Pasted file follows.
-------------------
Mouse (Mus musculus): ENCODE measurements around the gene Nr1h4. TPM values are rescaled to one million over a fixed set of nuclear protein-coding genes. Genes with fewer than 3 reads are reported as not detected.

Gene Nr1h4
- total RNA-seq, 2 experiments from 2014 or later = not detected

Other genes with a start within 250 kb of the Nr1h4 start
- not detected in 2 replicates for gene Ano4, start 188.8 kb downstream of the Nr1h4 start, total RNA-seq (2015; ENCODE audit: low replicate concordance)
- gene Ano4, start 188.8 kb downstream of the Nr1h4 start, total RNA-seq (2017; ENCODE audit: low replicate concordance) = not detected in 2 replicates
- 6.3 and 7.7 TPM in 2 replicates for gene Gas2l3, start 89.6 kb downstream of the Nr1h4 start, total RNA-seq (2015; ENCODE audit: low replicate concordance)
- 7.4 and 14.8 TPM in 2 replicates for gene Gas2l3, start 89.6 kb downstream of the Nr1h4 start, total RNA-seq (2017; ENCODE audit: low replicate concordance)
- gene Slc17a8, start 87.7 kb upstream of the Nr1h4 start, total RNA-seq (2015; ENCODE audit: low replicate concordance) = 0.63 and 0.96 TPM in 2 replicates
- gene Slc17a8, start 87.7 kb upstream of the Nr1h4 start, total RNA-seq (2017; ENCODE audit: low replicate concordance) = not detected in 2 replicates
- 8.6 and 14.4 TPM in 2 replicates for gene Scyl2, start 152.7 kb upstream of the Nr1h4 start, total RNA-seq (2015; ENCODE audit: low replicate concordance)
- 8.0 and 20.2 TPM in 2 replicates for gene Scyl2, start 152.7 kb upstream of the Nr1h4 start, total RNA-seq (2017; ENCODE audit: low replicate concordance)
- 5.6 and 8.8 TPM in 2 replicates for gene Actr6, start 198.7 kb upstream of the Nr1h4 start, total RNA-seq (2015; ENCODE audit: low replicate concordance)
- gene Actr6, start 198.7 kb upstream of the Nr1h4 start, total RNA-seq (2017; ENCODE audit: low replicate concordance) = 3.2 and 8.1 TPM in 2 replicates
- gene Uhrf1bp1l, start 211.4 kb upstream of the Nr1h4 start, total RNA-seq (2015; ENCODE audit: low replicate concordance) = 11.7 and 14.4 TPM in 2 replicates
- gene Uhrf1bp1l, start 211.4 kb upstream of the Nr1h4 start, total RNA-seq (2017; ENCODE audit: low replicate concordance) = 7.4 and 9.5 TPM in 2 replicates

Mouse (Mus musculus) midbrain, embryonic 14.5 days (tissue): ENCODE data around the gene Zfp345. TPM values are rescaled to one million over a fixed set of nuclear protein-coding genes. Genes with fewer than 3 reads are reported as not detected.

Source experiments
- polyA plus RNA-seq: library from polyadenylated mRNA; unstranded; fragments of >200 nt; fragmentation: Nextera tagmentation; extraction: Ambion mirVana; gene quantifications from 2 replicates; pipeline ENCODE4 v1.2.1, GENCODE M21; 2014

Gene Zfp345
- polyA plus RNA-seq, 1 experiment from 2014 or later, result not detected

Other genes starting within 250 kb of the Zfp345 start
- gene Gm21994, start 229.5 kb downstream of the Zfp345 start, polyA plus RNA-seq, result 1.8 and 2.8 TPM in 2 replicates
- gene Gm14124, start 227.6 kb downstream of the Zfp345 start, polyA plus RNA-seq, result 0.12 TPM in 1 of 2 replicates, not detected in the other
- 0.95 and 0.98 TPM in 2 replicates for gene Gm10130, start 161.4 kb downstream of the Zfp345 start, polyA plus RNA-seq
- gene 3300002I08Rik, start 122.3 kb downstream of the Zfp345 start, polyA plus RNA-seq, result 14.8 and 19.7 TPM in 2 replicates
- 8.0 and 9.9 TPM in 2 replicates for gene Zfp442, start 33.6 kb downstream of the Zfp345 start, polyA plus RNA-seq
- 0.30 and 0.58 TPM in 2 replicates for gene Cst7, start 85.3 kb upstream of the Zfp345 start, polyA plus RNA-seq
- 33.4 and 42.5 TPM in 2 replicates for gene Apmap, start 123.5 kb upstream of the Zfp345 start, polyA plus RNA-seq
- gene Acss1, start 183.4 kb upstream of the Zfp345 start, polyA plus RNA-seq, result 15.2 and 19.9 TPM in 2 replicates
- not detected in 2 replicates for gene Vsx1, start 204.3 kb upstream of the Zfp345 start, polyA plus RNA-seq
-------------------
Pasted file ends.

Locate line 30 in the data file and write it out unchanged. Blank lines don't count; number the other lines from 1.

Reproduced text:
- gene Acss1, start 183.4 kb upstream of the Zfp345 start, polyA plus RNA-seq, result 15.2 and 19.9 TPM in 2 replicates